If you want to hear the story of Indian mutual funds, you need to brace up for some startling revelation. According to very recent estimates, the total assets managed by the mutual funds rose from $152.82 billion last August witnessing a growth of more than 8% since the previous month. After a brief lull when the stock market was facing the crisis that spilled over from the market tumbledown abroad, the surge has made many mutual fund companies launch their schemes with great gusto.
The growth in mutual fund schemes can be directly related to the surge in the stock exchange in India by nearly 62% in eight months this year. While the monthly returns were on an average 1% on all mutual funds, the mood among investors has turned positive. With lower bank deposit rates, people are again turning to mutual funds to watch their money grow steadily. According to Dhirendra Kumar, the CEO of Value Research, an asset management company, the mutual funds that led the way was again Reliance Mutual Fund, followed by HDFC mutual fund.
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Humble beginnings with UTI – Trading in Mutual Funds begin.
The story about mutual funds in India goes back to 1963 when UTI or the Unit Trust of India was formed with the help of the Reserve Bank of India and the Indian government. As India was closed to foreign capital and investment in the stock market for long, the UTI had a solo run for nearly 25 years. It was only in 1987 when there were mutual funds by the public sector led by nationalized banks and the life insurance companies that existed. It was a much closed situation with gingerly steps taken to get this kind of transaction going.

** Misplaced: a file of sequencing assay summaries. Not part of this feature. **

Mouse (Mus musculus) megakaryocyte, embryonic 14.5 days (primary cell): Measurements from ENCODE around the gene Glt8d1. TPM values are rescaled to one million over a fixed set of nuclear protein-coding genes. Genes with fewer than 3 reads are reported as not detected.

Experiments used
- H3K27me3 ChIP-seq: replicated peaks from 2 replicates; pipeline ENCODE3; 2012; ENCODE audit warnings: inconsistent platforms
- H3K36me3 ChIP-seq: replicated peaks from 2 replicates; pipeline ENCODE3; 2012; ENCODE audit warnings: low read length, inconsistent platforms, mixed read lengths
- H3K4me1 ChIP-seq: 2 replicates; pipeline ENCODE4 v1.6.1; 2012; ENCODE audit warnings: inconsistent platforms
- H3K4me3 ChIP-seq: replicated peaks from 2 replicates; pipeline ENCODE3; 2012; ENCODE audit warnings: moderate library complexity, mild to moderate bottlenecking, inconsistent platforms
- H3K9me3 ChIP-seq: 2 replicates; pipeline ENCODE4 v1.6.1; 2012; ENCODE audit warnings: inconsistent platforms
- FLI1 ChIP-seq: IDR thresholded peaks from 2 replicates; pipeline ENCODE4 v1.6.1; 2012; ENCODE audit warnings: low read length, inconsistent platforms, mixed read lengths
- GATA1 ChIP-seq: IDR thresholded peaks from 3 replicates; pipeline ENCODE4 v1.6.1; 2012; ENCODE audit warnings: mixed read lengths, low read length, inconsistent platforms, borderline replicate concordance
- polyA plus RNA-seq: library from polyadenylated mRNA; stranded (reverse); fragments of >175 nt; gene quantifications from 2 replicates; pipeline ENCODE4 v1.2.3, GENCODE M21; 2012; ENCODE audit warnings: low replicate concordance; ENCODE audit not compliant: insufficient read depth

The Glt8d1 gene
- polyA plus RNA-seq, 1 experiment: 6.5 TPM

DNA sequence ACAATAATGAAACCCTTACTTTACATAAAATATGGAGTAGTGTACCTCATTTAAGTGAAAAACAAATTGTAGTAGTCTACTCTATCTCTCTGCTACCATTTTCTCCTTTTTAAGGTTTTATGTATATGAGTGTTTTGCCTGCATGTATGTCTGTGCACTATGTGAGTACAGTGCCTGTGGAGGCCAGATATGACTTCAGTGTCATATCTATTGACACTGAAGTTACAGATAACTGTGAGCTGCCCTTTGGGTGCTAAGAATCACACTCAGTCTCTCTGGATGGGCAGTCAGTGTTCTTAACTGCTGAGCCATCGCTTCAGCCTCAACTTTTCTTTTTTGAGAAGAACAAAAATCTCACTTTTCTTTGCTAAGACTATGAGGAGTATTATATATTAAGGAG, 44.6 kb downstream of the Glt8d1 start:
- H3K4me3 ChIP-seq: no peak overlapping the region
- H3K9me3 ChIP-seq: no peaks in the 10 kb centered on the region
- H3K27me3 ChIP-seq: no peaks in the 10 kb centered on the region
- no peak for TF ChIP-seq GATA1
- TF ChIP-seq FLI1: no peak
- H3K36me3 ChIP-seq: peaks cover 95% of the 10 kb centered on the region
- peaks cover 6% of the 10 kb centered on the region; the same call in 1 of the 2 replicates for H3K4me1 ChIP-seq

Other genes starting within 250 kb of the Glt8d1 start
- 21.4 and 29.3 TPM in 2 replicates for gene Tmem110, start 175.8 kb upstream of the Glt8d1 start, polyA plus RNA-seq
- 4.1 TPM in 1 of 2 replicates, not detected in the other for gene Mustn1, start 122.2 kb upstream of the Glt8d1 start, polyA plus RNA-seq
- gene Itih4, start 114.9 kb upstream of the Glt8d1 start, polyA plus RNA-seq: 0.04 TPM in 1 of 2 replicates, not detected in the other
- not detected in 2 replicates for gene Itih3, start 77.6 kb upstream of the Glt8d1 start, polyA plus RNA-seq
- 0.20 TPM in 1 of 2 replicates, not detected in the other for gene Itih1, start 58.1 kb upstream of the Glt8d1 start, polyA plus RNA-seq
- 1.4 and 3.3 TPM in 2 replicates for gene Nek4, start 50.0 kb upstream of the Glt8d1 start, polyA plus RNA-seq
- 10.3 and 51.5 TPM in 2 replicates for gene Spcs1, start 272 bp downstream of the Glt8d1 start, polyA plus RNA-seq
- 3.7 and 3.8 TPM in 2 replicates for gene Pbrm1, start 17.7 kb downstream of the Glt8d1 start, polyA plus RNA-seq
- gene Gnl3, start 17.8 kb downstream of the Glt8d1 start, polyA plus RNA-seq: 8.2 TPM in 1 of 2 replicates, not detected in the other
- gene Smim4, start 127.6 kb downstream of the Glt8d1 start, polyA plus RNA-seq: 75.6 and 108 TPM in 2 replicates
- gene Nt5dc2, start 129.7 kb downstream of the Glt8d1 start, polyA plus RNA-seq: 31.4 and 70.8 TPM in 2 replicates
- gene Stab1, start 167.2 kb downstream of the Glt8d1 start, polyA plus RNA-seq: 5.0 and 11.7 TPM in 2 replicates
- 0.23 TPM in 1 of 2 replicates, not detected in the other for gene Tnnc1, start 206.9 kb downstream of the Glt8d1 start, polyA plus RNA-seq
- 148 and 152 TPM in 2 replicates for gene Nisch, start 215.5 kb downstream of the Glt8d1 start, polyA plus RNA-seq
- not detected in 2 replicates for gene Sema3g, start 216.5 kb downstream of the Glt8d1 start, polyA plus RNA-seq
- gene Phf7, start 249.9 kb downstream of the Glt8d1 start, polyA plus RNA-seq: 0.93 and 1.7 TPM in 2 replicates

There were no developments in the mutual funds scene after some small activity in 1987, but it was only in 1993 that great developments and changes were seen. It was the year when many private sector funds came in leading to many regulations and laws being put in place. As India opened up the economy and there was a great flurry of activity, mutual funds grew from strength to strength. Later, many international mutual funds came over to India to take part in the economic boom. As most Indians save more and spend less on retail, the mutual fund managers have never had it so good.
Growth fuelled by rural demand
Assets under Indian mutual fund management are estimated at US $150 billion. With the prospect bright, many fund managers are coming over not only from the US, but from Europe and South East Asia also. But not all of them can make it big as the market is highly concentrated and the top seven or eight asset management companies have a stake of nearly 70% of the total market. While there was a surge in the operations of private mutual fund companies in the last decade, the share of UTI dripped from a market share of 77% to just 18% from 2000 to 2008. It also showed how interest in private players has grown with the opening up of the Indian economy.
But the modest beginnings made by UTI nearly 50 years ago managed to trigger interest in mutual funds after so many years. There is a new market waiting to be tapped in the rural areas of India where purchasing power is increasing and the population is not averse to checking out alternative investment opportunities other than banks. The reality that mutual funds can provide better returns has found favor with the rural and semi urban population of India where the majority of the people live.